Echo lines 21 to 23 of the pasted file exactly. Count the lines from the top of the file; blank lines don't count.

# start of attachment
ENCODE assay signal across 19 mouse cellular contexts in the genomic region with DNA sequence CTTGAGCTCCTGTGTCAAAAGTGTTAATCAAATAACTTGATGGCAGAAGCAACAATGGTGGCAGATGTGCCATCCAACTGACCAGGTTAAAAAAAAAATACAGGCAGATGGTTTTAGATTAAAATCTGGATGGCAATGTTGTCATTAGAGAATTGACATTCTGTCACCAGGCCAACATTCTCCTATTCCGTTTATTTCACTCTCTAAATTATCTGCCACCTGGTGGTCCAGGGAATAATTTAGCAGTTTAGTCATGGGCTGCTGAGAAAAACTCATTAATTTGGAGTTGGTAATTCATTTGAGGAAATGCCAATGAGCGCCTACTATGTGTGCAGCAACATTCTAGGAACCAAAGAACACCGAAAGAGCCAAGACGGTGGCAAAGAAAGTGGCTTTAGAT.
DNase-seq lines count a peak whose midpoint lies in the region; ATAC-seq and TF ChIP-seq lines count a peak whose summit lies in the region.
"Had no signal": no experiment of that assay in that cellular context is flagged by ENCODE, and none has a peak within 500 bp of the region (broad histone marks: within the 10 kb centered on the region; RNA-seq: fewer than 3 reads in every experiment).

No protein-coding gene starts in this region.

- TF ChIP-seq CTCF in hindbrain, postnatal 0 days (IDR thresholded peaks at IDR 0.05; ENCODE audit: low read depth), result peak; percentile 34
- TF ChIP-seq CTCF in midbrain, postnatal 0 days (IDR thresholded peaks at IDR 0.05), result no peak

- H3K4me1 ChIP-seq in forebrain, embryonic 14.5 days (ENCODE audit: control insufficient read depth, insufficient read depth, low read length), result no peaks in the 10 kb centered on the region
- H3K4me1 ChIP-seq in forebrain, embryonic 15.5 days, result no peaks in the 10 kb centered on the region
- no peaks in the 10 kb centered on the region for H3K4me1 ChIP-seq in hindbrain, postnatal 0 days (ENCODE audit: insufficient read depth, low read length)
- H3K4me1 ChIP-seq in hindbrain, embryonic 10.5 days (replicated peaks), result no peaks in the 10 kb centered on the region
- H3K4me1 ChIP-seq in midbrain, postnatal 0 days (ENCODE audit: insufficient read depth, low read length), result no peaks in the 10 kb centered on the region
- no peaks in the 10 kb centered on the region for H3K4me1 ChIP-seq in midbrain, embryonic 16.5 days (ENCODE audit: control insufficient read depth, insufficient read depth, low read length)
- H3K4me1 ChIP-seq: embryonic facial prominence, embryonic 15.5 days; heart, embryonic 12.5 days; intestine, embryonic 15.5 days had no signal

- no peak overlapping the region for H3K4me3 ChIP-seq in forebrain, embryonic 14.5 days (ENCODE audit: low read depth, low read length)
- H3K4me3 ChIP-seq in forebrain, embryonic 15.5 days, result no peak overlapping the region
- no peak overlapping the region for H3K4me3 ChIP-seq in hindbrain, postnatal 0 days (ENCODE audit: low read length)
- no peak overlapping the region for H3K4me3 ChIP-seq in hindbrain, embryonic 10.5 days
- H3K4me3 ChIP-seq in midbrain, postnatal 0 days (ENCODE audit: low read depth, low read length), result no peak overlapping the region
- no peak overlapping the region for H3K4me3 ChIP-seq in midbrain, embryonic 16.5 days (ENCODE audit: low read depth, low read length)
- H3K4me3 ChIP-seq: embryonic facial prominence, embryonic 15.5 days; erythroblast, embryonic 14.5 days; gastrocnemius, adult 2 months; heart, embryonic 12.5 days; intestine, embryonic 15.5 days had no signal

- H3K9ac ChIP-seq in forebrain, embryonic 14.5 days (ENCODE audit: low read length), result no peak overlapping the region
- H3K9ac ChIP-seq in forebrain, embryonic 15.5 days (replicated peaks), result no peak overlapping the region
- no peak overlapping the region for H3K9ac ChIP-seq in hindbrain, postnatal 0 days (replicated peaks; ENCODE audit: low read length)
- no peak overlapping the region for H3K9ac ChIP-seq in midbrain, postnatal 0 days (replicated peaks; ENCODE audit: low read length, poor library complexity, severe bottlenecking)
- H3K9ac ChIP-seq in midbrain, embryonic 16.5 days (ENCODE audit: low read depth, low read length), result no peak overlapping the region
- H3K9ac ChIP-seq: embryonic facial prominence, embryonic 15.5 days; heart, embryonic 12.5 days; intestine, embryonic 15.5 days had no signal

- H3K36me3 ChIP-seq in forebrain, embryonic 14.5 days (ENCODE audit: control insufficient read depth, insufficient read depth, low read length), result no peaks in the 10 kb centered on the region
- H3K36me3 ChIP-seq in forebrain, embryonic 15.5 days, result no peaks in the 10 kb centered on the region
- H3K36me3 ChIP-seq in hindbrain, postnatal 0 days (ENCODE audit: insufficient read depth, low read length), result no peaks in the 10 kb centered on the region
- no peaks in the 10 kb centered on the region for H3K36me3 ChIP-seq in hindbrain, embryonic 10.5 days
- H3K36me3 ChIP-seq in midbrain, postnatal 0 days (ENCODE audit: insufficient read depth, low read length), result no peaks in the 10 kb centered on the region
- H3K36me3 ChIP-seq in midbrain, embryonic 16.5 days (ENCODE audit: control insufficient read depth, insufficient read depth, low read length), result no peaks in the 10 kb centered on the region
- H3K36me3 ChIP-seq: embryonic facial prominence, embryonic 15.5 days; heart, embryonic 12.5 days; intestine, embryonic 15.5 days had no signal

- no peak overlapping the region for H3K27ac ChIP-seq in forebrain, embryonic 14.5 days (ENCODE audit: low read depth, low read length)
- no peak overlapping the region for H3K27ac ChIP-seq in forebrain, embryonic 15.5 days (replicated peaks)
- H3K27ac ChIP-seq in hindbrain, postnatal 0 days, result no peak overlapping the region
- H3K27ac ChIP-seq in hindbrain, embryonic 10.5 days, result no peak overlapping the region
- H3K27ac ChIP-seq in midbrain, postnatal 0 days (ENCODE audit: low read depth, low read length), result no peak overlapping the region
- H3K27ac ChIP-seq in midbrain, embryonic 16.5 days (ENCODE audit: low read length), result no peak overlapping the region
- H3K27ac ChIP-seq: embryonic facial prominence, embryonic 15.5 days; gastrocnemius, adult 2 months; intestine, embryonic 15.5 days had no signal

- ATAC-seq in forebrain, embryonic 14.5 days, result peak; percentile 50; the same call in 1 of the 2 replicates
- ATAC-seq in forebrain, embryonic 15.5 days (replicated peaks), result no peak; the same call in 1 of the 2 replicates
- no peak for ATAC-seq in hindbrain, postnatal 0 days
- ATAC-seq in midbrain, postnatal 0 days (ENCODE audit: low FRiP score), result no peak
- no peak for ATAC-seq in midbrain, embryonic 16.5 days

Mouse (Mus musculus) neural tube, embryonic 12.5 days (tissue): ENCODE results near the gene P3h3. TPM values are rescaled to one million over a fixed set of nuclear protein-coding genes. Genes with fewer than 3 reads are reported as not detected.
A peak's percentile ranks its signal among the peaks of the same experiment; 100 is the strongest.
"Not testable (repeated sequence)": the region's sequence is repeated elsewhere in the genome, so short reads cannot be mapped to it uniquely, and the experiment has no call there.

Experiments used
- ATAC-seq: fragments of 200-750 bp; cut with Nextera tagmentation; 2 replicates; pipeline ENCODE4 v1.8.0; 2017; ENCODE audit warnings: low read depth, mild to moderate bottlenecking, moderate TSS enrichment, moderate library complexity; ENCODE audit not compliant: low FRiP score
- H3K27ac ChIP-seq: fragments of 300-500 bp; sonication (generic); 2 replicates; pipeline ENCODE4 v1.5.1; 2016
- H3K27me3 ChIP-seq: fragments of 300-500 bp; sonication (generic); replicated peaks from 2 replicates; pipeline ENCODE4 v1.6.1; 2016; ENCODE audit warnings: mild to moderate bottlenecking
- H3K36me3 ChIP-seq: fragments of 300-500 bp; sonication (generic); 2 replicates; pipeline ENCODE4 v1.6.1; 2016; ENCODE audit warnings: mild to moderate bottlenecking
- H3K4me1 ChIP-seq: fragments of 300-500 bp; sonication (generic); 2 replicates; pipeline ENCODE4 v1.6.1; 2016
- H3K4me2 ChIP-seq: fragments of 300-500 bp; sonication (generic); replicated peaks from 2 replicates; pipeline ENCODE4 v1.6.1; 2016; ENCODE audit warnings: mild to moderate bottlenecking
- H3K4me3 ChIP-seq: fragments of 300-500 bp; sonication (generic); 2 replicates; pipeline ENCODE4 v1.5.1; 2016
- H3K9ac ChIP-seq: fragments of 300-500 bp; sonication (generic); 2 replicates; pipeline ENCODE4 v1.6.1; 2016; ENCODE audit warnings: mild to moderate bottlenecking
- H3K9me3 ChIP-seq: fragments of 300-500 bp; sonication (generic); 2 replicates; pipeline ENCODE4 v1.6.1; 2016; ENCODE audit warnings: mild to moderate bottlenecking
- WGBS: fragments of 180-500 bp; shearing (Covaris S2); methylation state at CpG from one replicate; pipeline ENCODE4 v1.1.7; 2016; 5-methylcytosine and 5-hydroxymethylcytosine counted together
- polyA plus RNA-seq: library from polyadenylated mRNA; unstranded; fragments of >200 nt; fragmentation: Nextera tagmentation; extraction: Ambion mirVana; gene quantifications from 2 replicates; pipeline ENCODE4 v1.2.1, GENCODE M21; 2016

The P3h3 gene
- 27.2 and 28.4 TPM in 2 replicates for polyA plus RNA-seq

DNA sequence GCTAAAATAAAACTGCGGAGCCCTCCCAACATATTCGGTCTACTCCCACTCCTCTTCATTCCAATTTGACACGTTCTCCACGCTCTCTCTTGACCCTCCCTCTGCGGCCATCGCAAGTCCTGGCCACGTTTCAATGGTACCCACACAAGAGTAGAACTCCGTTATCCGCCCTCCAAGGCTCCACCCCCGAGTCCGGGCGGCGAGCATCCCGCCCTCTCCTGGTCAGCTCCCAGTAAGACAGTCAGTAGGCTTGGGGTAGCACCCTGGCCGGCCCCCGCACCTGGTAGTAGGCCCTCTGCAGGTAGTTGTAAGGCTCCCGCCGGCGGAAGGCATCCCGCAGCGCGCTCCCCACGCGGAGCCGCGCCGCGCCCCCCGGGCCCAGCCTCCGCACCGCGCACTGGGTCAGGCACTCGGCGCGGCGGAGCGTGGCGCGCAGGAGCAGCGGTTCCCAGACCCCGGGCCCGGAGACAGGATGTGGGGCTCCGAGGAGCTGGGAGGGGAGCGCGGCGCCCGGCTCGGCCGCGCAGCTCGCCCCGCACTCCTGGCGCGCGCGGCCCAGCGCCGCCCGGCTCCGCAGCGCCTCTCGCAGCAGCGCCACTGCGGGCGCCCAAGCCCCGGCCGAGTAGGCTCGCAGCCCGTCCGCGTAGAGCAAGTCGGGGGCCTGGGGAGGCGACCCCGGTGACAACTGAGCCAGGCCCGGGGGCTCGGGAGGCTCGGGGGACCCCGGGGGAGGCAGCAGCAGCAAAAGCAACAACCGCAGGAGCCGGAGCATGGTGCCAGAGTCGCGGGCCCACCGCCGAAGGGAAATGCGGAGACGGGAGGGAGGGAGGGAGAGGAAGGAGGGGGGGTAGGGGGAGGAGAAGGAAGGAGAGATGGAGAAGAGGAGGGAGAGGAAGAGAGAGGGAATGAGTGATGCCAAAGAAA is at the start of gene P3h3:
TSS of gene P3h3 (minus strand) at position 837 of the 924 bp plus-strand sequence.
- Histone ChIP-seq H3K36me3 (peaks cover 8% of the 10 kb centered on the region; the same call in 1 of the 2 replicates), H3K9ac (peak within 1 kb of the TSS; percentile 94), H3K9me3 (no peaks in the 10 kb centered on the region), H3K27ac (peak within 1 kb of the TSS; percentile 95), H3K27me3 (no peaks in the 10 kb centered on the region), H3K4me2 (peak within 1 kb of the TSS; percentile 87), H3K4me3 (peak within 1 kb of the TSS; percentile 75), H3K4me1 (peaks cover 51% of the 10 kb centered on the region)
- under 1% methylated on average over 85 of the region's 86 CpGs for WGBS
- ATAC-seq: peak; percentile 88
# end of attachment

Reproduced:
- H3K9ac ChIP-seq in forebrain, embryonic 14.5 days (ENCODE audit: low read length), result no peak overlapping the region
- H3K9ac ChIP-seq in forebrain, embryonic 15.5 days (replicated peaks), result no peak overlapping the region
- no peak overlapping the region for H3K9ac ChIP-seq in hindbrain, postnatal 0 days (replicated peaks; ENCODE audit: low read length)